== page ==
Integrating Social With Biophysical Success Indicators for Land and Water Reclamation

In reclamation of water waste, there has been an increasing endorsement of passive, rather than active, wetland design. Passive wetlands are both cheaper to create and stay in place longer, which normally focus on processing of contaminated water and land via equipment and cleaning up the land via removal. Based on the specific configuration of feature, several standard types of designs are evident in the literature, ranging from completely natural and passive designs through constructed surface and subsurface designs and on to constructed natural wetlands. A less studied and integrated aspect of wetland design is how stakeholders view and engage with different designs.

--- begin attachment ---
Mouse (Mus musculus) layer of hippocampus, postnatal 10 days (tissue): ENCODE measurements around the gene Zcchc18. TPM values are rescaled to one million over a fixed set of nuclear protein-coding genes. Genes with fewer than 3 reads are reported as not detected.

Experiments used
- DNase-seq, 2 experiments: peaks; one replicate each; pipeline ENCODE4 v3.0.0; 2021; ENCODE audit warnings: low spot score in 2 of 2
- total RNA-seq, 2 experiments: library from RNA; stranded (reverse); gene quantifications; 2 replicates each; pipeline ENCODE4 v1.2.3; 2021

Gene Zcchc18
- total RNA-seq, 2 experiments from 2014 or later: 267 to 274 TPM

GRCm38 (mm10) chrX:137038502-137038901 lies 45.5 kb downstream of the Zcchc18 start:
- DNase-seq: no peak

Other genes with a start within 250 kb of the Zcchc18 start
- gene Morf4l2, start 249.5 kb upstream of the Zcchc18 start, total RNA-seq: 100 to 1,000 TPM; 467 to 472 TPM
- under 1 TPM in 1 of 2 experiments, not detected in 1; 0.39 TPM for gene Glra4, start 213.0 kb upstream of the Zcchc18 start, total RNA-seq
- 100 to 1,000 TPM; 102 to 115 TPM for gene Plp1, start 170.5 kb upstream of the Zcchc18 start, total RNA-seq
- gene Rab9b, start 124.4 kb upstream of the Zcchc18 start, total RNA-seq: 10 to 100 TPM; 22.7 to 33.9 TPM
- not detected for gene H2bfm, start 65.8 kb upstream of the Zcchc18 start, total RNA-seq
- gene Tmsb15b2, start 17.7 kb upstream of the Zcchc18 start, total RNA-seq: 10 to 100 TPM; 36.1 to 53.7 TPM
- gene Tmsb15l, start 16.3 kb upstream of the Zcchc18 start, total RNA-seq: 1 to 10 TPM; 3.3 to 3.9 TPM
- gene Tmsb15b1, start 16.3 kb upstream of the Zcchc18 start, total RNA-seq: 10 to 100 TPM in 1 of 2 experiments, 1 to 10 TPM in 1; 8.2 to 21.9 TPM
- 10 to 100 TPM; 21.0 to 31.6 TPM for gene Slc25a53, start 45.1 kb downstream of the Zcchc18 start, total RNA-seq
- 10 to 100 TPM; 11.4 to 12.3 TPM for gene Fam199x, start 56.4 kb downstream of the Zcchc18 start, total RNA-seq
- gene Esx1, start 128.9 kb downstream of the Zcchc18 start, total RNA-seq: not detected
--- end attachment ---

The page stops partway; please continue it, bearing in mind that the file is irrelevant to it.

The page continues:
Using current theory and practice, an experiment to compare the impact of using townhall (standard) versus collaborative (non-standard) design processes on the social and biophysical features of those wetland designs has been piloted and run. Whether better quality biophysical and social design outcomes can be created via the non-standard collaborative process is being assessed. Preliminary results suggest the answer is no. Trade offs of design elements are subtle and not easily optimized by either process, yet the processes have statistically significant different effects. The next stage is to work with stakeholders in design processes for pilot wetlands in the field to gain and deeper understanding of how to integrate biophysical and social elements and outcomes, and thereby improve reclamation success.